People love free stuff. That’s the principle that helps explain the complicated series of privacy-related calculations that modern life increasingly requires.
Throughout the day, in any number of potential transactions, people are navigating the space between convenience and surveillance. A loyalty program at a supermarket means unlocking cheaper prices, but gives the store access to information about your shopping habits. Signing up for a social network requires no monetary fees, but the site tracks your online behavior so it can show you targeted advertisements. Then there’s the data collection that happens without a person’s explicit consent—surveillance cameras that record you in restaurants and on public streets, the data captured every time you swipe your credit card, the location information gathered each time you make a cellphone call.
A new Pew Research Center report found that many people in America are upset about the extent to which their personal data is being collected, but feel it is largely out of their control.
“The data is there, and it’s being used, and there isn’t a damn thing most of us can do about it, other than strongly resent it,” one respondent told Pew. “The data isn’t really the problem. It’s who gets to see and use that data that creates problems. It’s too late to put that genie back in the bottle.”
Pew surveyed 461 people in January and February of last year to better understand how Americans draw lines between privacy and convenience. Though many of those surveyed said data tracking made them uneasy—the words “creepy,” “Big Brother,” and “stalking” came up often, Pew said—people also acknowledged the allure of getting a tangible benefit in exchange for personal information.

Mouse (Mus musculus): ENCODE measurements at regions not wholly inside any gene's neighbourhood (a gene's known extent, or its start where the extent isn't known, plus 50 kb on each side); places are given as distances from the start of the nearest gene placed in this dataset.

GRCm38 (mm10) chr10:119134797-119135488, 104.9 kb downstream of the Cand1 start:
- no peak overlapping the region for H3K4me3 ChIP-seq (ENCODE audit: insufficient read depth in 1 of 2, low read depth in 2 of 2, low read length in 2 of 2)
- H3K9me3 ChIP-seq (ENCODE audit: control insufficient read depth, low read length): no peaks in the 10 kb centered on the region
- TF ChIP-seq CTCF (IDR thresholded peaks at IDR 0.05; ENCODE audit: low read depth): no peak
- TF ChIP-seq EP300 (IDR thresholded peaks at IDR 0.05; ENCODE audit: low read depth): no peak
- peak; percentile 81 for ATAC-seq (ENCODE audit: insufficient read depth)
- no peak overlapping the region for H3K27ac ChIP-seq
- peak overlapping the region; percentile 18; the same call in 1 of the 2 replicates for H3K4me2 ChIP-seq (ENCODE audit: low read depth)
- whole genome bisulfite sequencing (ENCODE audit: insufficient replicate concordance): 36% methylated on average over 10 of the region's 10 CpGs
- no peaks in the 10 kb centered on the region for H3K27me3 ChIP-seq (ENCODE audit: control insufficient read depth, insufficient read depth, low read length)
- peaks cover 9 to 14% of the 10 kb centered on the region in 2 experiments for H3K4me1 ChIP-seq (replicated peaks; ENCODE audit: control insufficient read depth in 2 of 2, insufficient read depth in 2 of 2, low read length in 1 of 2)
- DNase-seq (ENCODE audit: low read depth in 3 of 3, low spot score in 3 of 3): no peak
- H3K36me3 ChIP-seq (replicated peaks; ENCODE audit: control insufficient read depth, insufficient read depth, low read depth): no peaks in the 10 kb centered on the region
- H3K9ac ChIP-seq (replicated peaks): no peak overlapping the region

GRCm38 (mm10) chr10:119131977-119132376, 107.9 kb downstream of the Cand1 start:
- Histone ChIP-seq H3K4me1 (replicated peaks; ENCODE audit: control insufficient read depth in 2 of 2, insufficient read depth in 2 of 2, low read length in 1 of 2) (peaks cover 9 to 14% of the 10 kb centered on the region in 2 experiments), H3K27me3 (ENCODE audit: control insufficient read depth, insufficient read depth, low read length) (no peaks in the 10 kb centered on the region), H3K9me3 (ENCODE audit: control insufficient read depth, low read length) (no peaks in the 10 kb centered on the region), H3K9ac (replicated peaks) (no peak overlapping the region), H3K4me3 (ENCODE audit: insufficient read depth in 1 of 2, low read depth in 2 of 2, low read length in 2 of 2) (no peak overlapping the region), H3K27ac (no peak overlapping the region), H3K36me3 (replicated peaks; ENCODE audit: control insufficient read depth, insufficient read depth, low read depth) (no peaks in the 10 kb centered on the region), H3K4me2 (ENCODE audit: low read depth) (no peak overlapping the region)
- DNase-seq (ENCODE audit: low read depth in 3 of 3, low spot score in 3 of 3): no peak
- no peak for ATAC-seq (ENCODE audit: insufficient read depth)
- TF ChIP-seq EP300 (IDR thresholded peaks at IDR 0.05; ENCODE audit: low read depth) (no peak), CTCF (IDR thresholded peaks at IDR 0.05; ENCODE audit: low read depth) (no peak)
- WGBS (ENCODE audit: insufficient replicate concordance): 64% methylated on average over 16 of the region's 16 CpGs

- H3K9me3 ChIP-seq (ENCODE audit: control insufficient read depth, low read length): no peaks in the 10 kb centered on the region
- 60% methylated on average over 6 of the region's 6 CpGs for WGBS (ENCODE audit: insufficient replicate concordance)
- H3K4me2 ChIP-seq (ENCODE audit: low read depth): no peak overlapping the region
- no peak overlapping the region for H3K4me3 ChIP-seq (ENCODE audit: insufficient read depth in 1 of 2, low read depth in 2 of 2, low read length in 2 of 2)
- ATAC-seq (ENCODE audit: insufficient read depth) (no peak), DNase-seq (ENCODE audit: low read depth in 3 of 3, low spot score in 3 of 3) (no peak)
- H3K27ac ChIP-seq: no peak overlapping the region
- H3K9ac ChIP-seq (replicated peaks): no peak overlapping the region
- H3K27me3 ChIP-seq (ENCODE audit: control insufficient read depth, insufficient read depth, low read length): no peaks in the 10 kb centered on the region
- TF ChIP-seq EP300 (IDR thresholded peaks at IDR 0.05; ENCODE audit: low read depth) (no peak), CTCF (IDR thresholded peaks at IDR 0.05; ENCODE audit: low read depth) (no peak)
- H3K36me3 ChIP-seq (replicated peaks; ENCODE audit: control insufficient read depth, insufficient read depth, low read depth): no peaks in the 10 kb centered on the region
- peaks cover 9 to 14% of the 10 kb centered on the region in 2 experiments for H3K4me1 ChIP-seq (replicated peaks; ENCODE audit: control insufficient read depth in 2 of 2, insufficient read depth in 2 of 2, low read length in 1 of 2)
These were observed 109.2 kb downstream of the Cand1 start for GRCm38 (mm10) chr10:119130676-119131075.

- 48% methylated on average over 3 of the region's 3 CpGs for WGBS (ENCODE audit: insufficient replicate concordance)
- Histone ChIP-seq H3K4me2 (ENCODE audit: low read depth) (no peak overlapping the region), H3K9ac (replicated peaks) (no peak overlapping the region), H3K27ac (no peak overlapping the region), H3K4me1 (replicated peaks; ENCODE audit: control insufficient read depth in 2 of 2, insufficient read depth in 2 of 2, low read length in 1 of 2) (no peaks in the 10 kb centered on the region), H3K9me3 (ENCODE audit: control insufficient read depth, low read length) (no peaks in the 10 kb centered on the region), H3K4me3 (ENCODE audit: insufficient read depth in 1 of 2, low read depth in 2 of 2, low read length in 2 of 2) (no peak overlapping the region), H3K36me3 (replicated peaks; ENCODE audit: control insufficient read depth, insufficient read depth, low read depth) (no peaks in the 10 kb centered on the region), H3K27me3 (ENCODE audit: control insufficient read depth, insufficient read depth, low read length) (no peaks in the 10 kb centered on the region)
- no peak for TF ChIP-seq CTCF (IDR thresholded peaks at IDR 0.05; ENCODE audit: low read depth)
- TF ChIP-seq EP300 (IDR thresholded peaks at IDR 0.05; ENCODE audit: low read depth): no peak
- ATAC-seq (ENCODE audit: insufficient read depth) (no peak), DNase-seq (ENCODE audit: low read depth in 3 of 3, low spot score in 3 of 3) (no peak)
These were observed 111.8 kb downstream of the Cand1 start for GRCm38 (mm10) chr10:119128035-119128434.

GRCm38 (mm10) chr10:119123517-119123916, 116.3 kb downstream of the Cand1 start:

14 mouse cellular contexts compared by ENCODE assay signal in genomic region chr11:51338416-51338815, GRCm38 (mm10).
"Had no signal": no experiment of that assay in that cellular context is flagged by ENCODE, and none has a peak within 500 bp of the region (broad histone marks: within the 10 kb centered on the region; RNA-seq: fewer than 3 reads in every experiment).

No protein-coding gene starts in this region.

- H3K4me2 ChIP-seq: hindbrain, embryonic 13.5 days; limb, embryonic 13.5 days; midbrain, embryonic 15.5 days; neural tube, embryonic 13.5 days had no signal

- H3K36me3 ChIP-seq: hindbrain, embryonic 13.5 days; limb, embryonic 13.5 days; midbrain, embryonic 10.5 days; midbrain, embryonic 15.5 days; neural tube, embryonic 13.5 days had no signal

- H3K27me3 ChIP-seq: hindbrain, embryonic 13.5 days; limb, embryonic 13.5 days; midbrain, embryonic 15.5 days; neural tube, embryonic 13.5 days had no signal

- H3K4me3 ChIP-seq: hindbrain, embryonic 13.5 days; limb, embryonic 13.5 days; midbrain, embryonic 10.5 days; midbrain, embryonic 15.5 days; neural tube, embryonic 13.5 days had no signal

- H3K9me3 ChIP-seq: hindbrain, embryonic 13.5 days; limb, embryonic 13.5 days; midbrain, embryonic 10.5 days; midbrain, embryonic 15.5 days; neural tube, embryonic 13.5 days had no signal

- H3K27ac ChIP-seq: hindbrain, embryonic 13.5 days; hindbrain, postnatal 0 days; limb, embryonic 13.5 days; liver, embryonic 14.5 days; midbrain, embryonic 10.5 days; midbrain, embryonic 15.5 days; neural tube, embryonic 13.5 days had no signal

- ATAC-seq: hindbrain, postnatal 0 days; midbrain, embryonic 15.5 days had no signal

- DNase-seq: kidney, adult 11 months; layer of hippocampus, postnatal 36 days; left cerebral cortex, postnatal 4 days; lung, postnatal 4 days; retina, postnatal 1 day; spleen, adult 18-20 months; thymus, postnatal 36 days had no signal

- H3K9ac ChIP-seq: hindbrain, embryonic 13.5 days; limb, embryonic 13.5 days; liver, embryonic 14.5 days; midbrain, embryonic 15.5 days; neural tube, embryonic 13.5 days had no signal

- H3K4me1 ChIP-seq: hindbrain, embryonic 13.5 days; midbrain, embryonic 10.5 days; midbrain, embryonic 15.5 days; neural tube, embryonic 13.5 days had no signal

“Free is a good price,” Pew said in its report. People like no-cost services, and are willing to forfeit some privacy in exchange for them. An individual’s data has become its own kind of currency. One survey respondent, referring to his use of Gmail, said: “To be honest, I don’t really care … I use Gmail for free, but I know that Google will capture some information in return. I’m fine with that.”
On top of that, people in America complain about eroding privacy, but have taken only “modest steps” to curb data collection. In a study last year, Pew found that some Americans responded to concerns about surveillance by changing their privacy settings on social media (17 percent); using social media less often (15 percent); avoiding certain apps (15 percent); and sometimes opting for face-to-face conversation instead of using the phone or Internet (14 percent).
And few of those who responded to Pew have taken “advanced steps” to enhance privacy: In that same survey last year, Pew found most people haven't considered switching to search engines that don't track them. About one-third of respondents said they were unaware of technologies like anonymity software and proxy servers that might help them avoid surveillance. In the United States, though, navigating the data-collection environment is particularly difficult. Unlike some other countries, the U.S. has no regulations that provide recourse for people who want to at least see—and, in some cases, modify—the detailed profiles of them that data brokers buy and sell.